The best-selling author of tearjerkers like Angel Falls (2000) serves up yet another mountain of mush, topped off with syrupy platitudes about life and love.

Pub Date: March 1, 2001

ISBN: 0-609-60737-5

Page Count: 336

Publisher: Crown

Review Posted Online: May 20, 2010

Kirkus Reviews Issue: Jan. 15, 2001

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Kin “[find] each other’s lives inscrutable” in this rich, sharp story about the way identity is formed.

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Inseparable identical twin sisters ditch home together, and then one decides to vanish.

The talented Bennett fuels her fiction with secrets—first in her lauded debut, The Mothers (2016), and now in the assured and magnetic story of the Vignes sisters, light-skinned women parked on opposite sides of the color line. Desiree, the “fidgety twin,” and Stella, “a smart, careful girl,” make their break from stultifying rural Mallard, Louisiana, becoming 16-year-old runaways in 1954 New Orleans. The novel opens 14 years later as Desiree, fleeing a violent marriage in D.C., returns home with a different relative: her 8-year-old daughter, Jude. The gossips are agog: “In Mallard, nobody married dark....Marrying a dark man and dragging his blueblack child all over town was one step too far.” Desiree's decision seals Jude’s misery in this “colorstruck” place and propels a new generation of flight: Jude escapes on a track scholarship to UCLA. Tending bar as a side job in Beverly Hills, she catches a glimpse of her mother’s doppelgänger. Stella, ensconced in White society, is shedding her fur coat. Jude, so Black that strangers routinely stare, is unrecognizable to her aunt. All this is expertly paced, unfurling before the book is half finished; a reader can guess what is coming. Bennett is deeply engaged in the unknowability of other people and the scourge of colorism. The scene in which Stella adopts her White persona is a tour de force of doubling and confusion. It calls up Toni Morrison’s The Bluest Eye, the book's 50-year-old antecedent. Bennett's novel plays with its characters' nagging feelings of being incomplete—for the twins without each other; for Jude’s boyfriend, Reese, who is trans and seeks surgery; for their friend Barry, who performs in drag as Bianca. Bennett keeps all these plot threads thrumming and her social commentary crisp. In the second half, Jude spars with her cousin Kennedy, Stella's daughter, a spoiled actress.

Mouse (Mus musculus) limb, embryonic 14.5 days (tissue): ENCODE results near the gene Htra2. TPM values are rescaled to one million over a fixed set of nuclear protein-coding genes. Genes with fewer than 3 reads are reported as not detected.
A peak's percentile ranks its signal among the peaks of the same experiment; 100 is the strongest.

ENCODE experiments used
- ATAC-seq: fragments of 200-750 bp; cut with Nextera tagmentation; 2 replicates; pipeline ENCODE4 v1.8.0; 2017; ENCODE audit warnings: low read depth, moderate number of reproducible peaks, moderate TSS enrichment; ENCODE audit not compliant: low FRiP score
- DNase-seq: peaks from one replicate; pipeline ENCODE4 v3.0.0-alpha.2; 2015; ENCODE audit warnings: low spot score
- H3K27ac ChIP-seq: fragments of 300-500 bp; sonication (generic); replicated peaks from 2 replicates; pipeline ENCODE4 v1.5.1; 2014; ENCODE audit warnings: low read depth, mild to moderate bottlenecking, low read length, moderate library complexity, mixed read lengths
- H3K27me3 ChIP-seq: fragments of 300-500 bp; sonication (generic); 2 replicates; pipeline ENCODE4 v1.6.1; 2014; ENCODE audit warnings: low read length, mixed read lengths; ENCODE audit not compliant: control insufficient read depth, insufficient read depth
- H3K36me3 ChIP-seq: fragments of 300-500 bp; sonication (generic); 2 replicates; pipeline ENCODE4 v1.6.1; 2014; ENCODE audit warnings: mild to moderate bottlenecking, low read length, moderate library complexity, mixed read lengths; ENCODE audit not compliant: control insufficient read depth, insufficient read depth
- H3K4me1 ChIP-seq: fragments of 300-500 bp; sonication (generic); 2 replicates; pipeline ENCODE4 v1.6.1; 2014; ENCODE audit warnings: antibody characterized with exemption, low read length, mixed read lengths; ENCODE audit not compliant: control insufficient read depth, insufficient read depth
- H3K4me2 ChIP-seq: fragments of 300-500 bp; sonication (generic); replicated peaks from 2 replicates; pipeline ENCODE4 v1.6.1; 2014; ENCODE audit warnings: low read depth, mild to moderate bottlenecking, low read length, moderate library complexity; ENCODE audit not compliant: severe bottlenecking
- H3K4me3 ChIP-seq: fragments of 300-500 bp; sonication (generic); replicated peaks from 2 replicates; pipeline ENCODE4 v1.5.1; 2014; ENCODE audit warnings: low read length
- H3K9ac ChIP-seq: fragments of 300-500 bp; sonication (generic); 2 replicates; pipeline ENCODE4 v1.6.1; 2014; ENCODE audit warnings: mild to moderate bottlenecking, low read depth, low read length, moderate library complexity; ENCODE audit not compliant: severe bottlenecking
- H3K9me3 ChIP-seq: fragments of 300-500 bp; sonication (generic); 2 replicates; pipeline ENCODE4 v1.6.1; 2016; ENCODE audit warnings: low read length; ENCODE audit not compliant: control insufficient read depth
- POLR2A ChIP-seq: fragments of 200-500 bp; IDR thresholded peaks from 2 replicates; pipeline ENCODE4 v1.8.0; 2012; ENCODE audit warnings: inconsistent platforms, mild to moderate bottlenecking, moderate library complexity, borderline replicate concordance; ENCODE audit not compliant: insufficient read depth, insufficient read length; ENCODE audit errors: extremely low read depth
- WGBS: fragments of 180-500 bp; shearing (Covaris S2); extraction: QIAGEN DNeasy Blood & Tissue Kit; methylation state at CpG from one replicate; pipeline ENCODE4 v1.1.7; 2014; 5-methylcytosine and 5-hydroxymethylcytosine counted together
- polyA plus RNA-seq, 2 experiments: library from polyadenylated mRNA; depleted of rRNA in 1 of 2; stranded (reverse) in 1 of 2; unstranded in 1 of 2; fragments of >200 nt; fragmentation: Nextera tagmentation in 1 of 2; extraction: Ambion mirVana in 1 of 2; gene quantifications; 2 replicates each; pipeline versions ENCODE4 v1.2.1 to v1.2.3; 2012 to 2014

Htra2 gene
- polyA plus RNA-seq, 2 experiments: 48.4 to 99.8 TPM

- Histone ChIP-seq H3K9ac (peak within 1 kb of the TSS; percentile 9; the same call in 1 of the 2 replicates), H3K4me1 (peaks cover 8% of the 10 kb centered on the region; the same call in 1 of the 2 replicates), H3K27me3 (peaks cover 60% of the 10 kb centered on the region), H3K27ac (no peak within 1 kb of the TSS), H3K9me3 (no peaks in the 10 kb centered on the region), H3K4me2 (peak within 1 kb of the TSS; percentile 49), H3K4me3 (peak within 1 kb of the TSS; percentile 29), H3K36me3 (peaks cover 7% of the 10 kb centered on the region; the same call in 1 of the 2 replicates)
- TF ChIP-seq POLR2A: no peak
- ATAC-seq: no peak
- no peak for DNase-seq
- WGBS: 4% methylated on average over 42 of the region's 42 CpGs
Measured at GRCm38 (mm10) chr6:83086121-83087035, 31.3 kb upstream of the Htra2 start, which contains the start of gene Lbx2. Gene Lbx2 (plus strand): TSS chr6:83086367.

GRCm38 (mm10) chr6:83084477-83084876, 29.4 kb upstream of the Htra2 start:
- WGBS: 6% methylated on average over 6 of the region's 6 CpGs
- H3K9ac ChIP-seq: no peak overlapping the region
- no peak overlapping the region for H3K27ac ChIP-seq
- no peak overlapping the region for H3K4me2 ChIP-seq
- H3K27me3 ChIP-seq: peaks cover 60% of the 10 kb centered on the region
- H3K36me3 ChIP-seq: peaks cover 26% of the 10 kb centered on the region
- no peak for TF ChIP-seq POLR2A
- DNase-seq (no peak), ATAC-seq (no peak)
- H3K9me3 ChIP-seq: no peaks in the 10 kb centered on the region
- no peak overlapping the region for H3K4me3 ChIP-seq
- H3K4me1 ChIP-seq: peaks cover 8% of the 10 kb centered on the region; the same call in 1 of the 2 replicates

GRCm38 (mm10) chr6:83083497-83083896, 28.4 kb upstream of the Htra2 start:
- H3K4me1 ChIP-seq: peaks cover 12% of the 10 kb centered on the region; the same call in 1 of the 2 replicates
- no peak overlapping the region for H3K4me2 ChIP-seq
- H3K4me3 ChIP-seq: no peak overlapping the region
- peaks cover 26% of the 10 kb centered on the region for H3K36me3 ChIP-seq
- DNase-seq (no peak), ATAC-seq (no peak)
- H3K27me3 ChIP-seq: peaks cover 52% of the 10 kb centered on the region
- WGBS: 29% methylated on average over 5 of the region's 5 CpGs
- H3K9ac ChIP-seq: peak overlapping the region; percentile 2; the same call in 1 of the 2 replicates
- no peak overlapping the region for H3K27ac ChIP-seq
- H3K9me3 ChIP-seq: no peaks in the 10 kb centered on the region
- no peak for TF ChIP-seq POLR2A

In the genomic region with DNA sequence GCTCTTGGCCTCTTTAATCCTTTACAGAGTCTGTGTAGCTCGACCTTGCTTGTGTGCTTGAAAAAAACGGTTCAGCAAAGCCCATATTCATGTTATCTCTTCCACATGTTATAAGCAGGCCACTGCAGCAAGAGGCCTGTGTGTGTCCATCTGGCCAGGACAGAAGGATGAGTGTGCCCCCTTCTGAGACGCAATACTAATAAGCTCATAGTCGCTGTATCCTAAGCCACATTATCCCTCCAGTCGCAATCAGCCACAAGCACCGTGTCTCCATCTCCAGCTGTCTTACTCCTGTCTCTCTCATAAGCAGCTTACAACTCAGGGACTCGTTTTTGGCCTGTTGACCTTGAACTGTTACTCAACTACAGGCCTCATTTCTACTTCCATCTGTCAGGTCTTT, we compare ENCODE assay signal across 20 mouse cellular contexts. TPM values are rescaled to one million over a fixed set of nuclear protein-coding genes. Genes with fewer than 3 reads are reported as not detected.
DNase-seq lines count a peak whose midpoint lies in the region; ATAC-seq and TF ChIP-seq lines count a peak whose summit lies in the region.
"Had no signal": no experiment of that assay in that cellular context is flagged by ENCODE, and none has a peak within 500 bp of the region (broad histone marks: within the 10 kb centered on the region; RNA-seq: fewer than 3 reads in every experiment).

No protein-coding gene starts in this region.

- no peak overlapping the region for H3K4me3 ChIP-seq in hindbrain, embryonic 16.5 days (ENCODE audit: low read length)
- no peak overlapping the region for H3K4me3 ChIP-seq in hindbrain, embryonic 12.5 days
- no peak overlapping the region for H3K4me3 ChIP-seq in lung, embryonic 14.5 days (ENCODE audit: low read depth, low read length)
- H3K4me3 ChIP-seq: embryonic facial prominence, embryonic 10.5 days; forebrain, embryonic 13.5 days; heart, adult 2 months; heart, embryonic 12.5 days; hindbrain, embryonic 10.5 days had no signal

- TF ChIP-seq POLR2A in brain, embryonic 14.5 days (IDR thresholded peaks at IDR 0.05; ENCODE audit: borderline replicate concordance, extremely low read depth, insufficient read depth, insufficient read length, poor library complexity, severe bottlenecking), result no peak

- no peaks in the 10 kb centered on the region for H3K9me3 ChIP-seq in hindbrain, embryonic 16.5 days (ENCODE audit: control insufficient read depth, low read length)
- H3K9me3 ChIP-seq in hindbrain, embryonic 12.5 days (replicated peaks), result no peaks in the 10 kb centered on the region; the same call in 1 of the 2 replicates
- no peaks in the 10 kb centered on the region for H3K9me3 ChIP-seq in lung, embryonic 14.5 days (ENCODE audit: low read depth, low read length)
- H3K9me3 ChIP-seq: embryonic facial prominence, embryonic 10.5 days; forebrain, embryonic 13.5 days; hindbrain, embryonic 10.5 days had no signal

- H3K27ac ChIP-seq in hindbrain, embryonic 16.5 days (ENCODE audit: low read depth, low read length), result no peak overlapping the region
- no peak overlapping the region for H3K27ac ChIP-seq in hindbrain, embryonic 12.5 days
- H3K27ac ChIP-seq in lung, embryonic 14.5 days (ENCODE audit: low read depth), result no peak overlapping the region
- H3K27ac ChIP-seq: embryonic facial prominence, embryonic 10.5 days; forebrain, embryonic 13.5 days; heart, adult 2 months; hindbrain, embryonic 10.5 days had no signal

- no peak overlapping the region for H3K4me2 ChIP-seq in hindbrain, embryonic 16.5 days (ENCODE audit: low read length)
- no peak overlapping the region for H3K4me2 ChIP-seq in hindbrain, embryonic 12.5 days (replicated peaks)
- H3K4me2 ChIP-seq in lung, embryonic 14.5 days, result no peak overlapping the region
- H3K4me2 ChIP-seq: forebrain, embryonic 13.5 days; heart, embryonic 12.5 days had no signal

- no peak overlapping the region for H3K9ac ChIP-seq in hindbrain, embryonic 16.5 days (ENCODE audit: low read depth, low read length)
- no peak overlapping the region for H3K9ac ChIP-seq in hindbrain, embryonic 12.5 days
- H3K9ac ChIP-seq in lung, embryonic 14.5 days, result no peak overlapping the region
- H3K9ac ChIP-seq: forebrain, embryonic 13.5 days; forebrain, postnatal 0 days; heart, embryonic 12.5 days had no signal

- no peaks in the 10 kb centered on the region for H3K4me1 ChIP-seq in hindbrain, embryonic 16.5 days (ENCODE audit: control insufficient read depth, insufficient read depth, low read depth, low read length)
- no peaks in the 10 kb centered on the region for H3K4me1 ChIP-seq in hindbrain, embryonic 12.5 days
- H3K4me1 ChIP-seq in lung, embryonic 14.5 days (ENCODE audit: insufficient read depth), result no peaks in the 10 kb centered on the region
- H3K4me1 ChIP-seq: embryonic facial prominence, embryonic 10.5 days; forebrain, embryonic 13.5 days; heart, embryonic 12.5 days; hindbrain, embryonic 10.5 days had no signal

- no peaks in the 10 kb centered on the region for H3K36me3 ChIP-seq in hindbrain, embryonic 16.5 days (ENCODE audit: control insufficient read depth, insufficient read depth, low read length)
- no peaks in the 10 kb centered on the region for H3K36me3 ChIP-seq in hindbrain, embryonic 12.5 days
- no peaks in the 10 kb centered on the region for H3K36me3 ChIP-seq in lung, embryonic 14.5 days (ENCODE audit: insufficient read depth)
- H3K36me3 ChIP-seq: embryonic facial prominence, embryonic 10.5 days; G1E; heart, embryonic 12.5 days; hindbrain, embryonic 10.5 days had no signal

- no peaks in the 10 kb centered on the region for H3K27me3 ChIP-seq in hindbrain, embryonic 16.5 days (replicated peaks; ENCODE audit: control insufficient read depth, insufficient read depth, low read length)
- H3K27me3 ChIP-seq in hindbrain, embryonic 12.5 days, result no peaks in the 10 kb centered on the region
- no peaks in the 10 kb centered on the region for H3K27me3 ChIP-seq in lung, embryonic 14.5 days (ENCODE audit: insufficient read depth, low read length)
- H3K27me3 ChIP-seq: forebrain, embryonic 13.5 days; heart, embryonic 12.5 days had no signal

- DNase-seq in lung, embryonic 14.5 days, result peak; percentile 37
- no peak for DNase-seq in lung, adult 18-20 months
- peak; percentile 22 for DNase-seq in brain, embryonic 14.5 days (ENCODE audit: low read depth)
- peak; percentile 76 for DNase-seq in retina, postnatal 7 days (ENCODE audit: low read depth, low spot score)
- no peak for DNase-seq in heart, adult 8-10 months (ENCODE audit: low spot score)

Kin “[find] each other’s lives inscrutable” in this rich, sharp story about the way identity is formed.

Pub Date: June 2, 2020

ISBN: 978-0-525-53629-1

Page Count: 352

Publisher: Riverhead

Review Posted Online: March 15, 2020

Kirkus Reviews Issue: April 1, 2020